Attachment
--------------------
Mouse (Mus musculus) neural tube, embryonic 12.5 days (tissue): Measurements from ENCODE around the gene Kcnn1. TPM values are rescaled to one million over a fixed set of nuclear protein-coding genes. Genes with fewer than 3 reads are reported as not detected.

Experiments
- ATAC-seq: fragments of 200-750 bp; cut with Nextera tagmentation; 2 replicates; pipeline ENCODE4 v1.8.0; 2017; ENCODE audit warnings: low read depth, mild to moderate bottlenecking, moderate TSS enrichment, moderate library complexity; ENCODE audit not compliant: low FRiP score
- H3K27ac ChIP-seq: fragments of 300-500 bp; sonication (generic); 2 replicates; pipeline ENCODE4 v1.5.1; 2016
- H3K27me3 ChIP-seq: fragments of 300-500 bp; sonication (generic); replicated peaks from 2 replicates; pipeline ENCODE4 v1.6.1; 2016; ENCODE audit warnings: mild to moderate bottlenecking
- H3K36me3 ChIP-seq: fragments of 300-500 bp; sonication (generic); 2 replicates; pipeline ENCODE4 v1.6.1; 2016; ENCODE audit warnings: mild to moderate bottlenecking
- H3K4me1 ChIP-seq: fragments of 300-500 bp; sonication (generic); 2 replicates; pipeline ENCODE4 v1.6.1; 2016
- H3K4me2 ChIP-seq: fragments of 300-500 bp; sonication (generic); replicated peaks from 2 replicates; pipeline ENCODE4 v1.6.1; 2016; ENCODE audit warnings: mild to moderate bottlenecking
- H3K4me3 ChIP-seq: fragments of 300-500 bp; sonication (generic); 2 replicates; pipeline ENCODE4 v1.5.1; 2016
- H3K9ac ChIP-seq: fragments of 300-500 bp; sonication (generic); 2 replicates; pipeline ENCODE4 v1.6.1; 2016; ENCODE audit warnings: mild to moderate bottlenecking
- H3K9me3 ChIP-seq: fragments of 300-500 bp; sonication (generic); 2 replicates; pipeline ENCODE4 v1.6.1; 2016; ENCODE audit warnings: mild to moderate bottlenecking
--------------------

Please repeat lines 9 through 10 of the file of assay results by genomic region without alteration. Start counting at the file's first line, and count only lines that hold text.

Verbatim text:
- H3K4me3 ChIP-seq: fragments of 300-500 bp; sonication (generic); 2 replicates; pipeline ENCODE4 v1.5.1; 2016
- H3K9ac ChIP-seq: fragments of 300-500 bp; sonication (generic); 2 replicates; pipeline ENCODE4 v1.6.1; 2016; ENCODE audit warnings: mild to moderate bottlenecking